As a vegetarian for a year, I struggled with this for a long time. Even just days ago I struggled with this idea. Is Vegetarianism really that ethical a choice? I have been thinking about this due to many vegans who want to shove it in the face of vegetarians in a “holier than thou” tone, as well as just a little bit ago when I ran across this article.

In terms of environmental impact and dietary health, it is of no debate that being a whole-food vegetarian is indeed better than eating meat, especially beef. Most vegetarian efforts seem to revolve around beef and pork production as the primary evil, and to be honest, it is. Beef and pork contribute to far more environmental destruction, greenhouse gas emissions, and health issues than any other form of animal product.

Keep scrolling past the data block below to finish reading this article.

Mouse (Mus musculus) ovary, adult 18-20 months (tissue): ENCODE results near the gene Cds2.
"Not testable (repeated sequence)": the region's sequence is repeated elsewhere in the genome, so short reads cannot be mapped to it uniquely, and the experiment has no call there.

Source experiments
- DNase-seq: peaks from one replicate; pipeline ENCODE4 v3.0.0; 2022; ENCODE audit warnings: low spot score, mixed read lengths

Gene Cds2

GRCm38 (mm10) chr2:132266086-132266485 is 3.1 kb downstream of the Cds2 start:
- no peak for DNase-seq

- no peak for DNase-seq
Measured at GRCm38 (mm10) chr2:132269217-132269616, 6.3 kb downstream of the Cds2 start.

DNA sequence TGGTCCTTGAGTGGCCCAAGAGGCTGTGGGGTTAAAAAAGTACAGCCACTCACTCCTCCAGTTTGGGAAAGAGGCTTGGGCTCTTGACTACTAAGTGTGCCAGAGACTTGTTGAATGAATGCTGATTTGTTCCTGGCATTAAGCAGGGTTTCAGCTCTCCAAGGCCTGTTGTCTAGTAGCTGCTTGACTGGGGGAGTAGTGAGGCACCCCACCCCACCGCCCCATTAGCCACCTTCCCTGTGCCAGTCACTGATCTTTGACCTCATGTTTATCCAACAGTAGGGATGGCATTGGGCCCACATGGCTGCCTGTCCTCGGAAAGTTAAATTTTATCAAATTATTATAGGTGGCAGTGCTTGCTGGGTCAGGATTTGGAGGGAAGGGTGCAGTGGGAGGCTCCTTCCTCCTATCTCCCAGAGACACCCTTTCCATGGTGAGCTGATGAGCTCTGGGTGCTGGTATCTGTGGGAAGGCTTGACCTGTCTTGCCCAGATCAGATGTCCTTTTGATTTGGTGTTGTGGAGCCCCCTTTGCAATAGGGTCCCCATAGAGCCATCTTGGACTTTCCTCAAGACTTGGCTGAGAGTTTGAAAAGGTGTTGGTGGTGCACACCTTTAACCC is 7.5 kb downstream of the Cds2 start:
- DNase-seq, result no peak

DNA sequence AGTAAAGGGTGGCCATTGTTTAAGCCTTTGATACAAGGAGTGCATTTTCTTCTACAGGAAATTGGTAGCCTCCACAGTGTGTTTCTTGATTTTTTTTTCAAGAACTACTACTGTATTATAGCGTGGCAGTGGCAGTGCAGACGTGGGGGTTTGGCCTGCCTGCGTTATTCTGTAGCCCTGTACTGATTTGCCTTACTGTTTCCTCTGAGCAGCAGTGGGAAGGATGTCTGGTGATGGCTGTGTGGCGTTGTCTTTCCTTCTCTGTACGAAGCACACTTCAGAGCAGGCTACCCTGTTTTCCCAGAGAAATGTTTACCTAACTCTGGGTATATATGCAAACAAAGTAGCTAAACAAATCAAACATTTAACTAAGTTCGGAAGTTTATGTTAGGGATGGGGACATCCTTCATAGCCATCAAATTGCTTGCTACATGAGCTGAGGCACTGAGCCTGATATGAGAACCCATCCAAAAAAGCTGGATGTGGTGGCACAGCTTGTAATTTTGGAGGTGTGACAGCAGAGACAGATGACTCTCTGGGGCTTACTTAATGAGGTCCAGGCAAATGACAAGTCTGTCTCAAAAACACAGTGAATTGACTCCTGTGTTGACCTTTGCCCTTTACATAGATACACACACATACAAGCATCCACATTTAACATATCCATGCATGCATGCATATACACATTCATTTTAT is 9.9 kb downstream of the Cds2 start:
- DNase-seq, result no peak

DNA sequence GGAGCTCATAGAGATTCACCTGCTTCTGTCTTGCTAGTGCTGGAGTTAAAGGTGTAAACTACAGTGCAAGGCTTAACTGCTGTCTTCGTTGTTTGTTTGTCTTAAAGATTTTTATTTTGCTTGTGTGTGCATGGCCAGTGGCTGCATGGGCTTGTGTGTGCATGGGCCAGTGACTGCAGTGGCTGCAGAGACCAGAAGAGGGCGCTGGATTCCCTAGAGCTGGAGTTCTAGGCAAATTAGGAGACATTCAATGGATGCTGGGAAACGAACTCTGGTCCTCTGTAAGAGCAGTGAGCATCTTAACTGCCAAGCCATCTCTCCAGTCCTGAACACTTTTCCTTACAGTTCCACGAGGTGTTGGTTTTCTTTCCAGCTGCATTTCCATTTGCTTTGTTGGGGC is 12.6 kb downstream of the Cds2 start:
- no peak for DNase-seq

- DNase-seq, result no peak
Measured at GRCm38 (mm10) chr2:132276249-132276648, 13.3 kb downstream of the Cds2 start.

But what about animal ethics? That is more of a sketchy story. Espessially if you are referring to the Lacto- and Ovo- side of things.

For instance, the way milk is produced in the US and elsewhere is brutal. Cows are forcefully impregnated, pumped with all sorts of things, and then hooked up to machines where they spend the rest of their lives producing way more milk then they are naturally able to handle. Their kids are ripped from them, which causes emotional trauma, and often killed to make veal. This is far more brutal in objective terms than the cows raised for meat, which are still raised in bad conditions, but are then simply killed. In fact, cattle raised solely for beef has a shorter life span, filled with less agony, than a dairy cow, which is often overworked for 4-5 years before they are killed off.